Wednesday, June 19, 2024
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Home » EU Proposes Over $5 Billion in Aid for Ukraine in 2024

EU Proposes Over $5 Billion in Aid for Ukraine in 2024

by Grayson Henderson
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EU foreign policy chief Josep Borrell on Monday said the bloc remains steadfast in its support for Ukraine, announcing a proposed spending package of up to $5.25 billion for Kyiv in 2024.

Borrell made the comments during a press briefing alongside Ukrainian Foreign Minister Dmytro Kuleba in Kyiv where EU foreign ministers convened their first ever off-site meeting in a display of support for Ukraine.

Though Monday’s meeting in Kyiv was touted by Borrell as a historic first, it comes at an awkward time for the pro-Ukraine Western alliance. A pro-Russian candidate won an election in Slovakia, an EU and NATO member, and the U.S. Congress omitted funding for Ukraine from its temporary spending bill. The Ukrainian military counter-offensive has been slower than Western leaders had hoped before autumn mud clogs the treads of their donated tanks.

“Our victory explicitly depends on our cooperation — the more powerful and principled steps we take together, the sooner this war will end,” Ukrainian President Volodymyr Zelenskyy told the EU Foreign ministers during the meeting.

Zelenskyy noted that Ukraine continues to protect its people and its economy from continuous Russian attacks, that its counteroffensive aimed at liberating its occupied territories is progressing steadily and reminded the EU leadership that Ukraine needs more money, more weapons and more military training to achieve its goals. He also asked them to intensify sanctions against Russia.

German Foreign Minister Annalena Baerbock called for efforts to prepare Ukraine for the coming winter, including through air defense and guaranteed energy supplies, after Russia bombed Ukraine’s energy infrastructure last year.

“Last winter, we saw the brutal way in which the Russian president is waging this war,” said Baerbock. “We must prevent this together with everything we have, as far as possible.”

French Foreign Minister Catherine Colonna said holding the meeting in Ukraine’s capital was a show of “resolute and lasting support for Ukraine.”

“It is also a message to Russia that it should not count on our weariness. We will be there for a long time to come,” Colonna told reporters.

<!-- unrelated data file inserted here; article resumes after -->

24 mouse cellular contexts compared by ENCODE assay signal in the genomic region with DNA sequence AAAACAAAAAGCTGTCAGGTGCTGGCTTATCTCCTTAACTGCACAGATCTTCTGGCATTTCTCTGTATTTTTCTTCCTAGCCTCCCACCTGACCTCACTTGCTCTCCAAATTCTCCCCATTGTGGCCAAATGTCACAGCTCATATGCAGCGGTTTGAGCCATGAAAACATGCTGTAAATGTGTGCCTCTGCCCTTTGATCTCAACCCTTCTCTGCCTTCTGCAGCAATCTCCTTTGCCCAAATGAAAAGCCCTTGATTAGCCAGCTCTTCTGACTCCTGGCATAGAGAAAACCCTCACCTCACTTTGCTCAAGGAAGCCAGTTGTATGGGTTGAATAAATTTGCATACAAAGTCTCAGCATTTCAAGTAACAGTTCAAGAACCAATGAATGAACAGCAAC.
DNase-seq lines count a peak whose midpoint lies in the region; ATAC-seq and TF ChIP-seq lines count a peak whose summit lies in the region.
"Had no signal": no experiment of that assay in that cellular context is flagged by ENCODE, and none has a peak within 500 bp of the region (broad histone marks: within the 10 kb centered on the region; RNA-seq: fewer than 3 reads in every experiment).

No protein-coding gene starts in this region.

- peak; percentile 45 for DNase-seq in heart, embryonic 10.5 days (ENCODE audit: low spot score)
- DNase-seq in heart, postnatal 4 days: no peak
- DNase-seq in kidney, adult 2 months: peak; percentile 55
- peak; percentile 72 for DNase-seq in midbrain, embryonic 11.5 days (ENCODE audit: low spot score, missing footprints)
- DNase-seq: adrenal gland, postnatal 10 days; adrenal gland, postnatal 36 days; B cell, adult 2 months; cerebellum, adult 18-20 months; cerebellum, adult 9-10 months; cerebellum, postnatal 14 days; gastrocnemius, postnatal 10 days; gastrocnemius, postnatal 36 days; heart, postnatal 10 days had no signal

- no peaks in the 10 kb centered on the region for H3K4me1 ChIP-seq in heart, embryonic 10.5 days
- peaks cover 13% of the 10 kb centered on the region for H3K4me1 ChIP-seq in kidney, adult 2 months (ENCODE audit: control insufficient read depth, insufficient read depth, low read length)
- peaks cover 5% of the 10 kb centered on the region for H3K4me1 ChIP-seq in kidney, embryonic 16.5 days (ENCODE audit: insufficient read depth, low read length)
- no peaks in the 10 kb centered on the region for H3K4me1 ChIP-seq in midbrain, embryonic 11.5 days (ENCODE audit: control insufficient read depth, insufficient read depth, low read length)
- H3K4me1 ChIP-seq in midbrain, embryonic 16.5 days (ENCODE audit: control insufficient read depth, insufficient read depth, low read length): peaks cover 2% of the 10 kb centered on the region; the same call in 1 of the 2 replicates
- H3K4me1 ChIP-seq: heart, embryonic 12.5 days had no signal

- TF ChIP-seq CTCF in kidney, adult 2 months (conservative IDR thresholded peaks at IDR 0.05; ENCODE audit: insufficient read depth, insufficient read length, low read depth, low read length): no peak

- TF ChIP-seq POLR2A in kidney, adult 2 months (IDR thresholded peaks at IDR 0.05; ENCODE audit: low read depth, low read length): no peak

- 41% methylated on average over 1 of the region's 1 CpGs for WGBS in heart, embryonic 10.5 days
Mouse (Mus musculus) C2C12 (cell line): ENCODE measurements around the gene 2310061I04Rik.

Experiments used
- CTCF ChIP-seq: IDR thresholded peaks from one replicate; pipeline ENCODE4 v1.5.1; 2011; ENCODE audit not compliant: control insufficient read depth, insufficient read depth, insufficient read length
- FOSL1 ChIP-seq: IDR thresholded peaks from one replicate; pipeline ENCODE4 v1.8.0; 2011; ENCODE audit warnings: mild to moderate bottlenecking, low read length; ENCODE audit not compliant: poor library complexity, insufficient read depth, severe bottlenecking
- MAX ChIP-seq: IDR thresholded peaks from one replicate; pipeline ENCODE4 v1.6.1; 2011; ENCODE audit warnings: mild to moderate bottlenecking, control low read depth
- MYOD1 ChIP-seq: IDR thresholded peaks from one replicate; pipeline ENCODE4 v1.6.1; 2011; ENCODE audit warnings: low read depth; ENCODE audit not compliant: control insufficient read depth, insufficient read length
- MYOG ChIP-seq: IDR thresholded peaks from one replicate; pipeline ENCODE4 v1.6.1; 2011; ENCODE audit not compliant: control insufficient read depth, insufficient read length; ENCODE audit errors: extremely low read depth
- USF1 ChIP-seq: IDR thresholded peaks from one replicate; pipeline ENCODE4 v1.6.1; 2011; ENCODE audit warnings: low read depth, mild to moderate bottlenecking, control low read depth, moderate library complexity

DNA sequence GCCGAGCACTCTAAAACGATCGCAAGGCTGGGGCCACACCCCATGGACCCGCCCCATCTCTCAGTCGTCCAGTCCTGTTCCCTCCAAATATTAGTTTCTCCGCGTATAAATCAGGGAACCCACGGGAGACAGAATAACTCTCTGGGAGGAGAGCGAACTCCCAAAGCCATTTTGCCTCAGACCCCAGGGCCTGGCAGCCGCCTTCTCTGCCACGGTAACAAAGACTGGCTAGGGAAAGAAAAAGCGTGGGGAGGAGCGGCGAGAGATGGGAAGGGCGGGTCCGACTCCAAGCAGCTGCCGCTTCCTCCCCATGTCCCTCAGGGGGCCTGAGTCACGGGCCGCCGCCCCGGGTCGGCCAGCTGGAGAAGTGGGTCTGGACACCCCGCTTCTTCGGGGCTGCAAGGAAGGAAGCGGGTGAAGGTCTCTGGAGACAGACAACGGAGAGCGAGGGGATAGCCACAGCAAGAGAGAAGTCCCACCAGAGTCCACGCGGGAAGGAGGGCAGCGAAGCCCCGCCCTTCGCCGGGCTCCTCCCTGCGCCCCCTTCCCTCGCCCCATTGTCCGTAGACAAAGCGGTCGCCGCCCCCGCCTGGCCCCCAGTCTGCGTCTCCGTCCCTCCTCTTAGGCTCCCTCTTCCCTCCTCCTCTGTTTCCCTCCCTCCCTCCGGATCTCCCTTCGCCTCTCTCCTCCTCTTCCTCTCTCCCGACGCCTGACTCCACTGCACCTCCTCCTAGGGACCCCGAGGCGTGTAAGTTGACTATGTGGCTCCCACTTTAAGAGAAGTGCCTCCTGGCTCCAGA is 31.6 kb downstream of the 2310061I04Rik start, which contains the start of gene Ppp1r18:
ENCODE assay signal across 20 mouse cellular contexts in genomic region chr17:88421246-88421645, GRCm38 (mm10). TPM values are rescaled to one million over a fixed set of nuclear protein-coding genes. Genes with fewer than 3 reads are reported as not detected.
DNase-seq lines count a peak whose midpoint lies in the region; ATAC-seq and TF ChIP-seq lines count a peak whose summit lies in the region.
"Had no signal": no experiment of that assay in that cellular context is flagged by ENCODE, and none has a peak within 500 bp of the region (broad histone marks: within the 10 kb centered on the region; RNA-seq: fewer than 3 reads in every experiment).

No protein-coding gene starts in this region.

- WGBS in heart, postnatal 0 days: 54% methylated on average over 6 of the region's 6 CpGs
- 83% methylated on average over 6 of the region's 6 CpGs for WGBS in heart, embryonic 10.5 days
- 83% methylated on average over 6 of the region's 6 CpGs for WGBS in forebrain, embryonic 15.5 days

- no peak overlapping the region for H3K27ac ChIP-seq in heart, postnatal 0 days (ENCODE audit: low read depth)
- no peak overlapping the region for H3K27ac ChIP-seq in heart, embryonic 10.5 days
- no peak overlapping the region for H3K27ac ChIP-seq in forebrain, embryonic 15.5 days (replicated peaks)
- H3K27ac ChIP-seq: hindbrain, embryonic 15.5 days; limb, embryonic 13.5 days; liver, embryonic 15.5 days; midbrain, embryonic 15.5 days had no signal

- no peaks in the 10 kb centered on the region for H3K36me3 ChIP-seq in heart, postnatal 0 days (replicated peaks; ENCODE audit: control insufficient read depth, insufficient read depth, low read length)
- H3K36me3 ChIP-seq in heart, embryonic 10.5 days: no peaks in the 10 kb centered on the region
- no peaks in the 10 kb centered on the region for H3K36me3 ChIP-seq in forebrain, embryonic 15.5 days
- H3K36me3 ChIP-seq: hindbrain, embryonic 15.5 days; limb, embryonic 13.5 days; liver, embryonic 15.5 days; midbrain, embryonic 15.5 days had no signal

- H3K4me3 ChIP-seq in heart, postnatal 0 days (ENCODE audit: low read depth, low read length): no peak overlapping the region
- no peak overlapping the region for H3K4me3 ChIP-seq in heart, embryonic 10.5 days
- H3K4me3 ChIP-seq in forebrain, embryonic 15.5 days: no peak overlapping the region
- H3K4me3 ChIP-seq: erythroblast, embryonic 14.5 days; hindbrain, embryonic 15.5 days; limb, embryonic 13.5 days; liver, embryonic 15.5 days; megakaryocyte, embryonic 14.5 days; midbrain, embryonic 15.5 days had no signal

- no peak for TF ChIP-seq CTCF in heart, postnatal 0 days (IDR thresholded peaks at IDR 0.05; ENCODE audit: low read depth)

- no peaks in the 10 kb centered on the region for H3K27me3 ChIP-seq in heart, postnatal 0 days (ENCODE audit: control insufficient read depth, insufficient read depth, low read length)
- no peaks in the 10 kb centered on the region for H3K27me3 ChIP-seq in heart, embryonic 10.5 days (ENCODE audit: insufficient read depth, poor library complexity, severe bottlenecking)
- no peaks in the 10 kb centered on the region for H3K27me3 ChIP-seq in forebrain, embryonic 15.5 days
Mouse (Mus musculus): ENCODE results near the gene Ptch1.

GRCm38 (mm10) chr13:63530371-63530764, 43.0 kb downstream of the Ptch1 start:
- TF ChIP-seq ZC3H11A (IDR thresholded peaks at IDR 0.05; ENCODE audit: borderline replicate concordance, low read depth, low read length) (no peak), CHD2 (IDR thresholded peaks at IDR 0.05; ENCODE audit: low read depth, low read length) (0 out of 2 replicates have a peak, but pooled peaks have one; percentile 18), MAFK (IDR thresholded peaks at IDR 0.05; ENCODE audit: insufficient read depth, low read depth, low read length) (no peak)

Dutch Foreign Minister Hanke Bruins Slot said Russia must be held accountable for its aggression in Ukraine and that it is important to pressure Russia with sanctions.

“We have to do whatever it takes, as long as it takes, for the freedom of the people of Ukraine,” she said.

Russian shelling

Meanwhile, at least two people were killed and 10 were injured, including children, by Russian shelling of Ukraine’s southern region of Kherson. Regional governor Oleksandr Prokudin said on the Telegram messaging app that Russian forces pounded residential areas, shops, medical facilities and other infrastructure overnight.

In September alone, 22 people were killed from Russia’s shelling of the city and its settlements said Roman Mrochko, head of Kherson city’s military administration.

Reuters could not independently verify the reports.

Russian position on Western support

Kremlin spokesman Dmitry Peskov told reporters Monday that Russia believes fatigue with the war in Ukraine will grow in Western countries, but that it expects the United States to continue its involvement.

The White House has been in contact with allies and partners about continued funding for Ukraine and those conversations will continue, White House spokesperson Karine Jean-Pierre said during a Monday press briefing.

Congress passed a stopgap bill on Saturday that extended government funding till November 17, avoiding a government shutdown but dropping additional aid to Ukraine, a White House priority opposed by a growing number of Republican lawmakers.

In a speech Sunday, Zelenskyy said nothing would weaken his country’s fight against Russia.

U.S. President Joe Biden pressed Sunday for congressional Republicans to back a bill to provide more aid to Ukraine, saying he was “sick and tired” of the political brinkmanship that nearly led to a government shutdown.

Many lawmakers, however, acknowledge that winning approval for Ukraine assistance in Congress is growing more difficult as the war between Russia and Ukraine grinds on.

Voting in the House this past week pointed to potential trouble ahead. Nearly half of House Republicans voted to strip $300 million from a defense spending bill to train Ukrainian soldiers and purchase weapons. The money later was approved separately, but opponents of support for Ukraine celebrated their growing numbers.

Source : VOA News

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